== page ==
1. Make a 20–30 minute improvisation exclusively consisting of feedback sounds created by various means within the studio. You can use any sound source there other than voice and pre-recorded media (CDs, pre-existing soundfiles, etc.). Your main sources of sound should be speaker-mic feedback loop with intervening filterbank, parametric EQ, delay, and mixing board faders/EQ. You might be tempted to rely mainly on delay and percussive sounds; but please try to stay focused, at least initially, on speaker-mic feedback. You can "play" the microphone as well as all the pieces of equipment and the mixer's faders, with an ear toward creating continuous sounds. I'll stipulate a rule: you have to use all outboard equipment, viz. the MXR delay, SND filterbank, Aphex EQ, and Aphex Aural Exciter. If you like, you can see if intervening things (like Neuhaus' percussion instruments) elicit new and desired sounds. As far as working methods go, feedback is never entirely predictable or repeatable, so try to record everything—there's no guarantee you'll be able to reproduce a sound. Be prepared to record long improvisations—and do think of yourselves as performing. And be prepared for the improvisations to be awful, boring, and painful at times. Listen for the occasional good sound, and when things are going right, you might get a long stretch of wonderful sounds. This recording will be the source material for part 2 of this assignment, and for both parts of Assignment 2.2.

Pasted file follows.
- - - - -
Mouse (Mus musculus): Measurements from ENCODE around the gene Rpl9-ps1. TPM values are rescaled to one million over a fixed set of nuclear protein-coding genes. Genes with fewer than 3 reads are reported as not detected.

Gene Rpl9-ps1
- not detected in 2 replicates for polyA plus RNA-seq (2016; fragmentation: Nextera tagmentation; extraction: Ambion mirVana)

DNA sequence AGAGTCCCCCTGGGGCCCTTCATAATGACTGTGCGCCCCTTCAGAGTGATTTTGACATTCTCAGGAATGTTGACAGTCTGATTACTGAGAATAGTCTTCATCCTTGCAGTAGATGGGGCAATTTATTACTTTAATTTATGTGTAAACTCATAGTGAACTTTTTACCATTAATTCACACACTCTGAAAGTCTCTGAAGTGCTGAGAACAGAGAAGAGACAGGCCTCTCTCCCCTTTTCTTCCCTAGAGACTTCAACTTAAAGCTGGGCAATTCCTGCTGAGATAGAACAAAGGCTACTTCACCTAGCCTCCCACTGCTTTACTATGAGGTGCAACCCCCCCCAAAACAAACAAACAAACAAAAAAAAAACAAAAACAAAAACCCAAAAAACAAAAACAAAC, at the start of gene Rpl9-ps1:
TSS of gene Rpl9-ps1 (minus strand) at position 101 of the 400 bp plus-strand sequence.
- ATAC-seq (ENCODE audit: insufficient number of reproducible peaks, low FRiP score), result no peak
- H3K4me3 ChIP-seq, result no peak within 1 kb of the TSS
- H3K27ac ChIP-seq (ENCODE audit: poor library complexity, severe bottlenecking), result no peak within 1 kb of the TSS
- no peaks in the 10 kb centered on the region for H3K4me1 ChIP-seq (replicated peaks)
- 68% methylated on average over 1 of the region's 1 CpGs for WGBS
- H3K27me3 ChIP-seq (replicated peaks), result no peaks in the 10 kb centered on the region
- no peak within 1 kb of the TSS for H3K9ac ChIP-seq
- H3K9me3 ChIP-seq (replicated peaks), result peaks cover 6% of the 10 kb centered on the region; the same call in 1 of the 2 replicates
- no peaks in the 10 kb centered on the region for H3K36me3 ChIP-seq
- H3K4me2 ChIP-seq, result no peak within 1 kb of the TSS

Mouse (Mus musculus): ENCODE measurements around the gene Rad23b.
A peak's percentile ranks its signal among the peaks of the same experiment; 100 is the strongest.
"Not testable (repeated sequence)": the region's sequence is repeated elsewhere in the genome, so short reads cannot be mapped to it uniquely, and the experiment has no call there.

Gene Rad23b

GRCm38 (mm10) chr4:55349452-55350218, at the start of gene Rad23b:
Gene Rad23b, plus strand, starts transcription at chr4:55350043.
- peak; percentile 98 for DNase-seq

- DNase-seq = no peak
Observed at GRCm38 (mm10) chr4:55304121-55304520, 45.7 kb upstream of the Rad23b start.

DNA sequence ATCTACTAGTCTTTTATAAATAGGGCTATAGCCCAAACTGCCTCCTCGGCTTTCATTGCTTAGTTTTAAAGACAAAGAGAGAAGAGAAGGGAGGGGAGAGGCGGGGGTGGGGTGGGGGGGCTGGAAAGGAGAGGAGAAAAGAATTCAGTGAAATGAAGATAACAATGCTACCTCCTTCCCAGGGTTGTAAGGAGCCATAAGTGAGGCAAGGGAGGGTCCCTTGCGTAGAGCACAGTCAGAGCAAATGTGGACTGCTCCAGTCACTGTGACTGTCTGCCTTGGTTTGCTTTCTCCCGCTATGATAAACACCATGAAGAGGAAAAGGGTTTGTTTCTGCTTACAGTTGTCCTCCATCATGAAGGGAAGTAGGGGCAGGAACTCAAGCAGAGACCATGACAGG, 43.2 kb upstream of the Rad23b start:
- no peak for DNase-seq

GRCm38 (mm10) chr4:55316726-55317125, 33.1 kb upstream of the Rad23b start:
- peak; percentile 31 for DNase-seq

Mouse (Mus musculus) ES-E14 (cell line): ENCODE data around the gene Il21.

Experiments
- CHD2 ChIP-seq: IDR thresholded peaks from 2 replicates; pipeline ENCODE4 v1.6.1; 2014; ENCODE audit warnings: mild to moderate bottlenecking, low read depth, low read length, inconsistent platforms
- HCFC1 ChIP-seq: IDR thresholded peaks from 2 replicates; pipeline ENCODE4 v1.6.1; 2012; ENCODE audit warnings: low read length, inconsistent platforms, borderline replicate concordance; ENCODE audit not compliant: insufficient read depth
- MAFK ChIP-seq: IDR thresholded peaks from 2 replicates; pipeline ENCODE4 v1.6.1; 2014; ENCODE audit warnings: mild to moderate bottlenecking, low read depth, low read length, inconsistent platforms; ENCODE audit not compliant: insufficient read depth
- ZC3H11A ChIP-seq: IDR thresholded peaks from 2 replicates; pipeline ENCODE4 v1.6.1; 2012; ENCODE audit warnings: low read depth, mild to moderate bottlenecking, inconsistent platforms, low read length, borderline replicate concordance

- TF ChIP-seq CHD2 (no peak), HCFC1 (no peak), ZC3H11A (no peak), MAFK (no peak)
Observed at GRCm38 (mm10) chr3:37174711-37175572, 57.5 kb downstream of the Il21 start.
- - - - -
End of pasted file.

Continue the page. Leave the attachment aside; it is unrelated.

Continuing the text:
2. Make a 4 minute montage of the best parts of your improvisation. In other words, find the parts you like, and string them together with crossfades. This is not a composition; that happens next week. This is merely to show off what sounds (and changes) you think are kind of neat. Leave the result as an appropriately-named aif in the appropriate folder.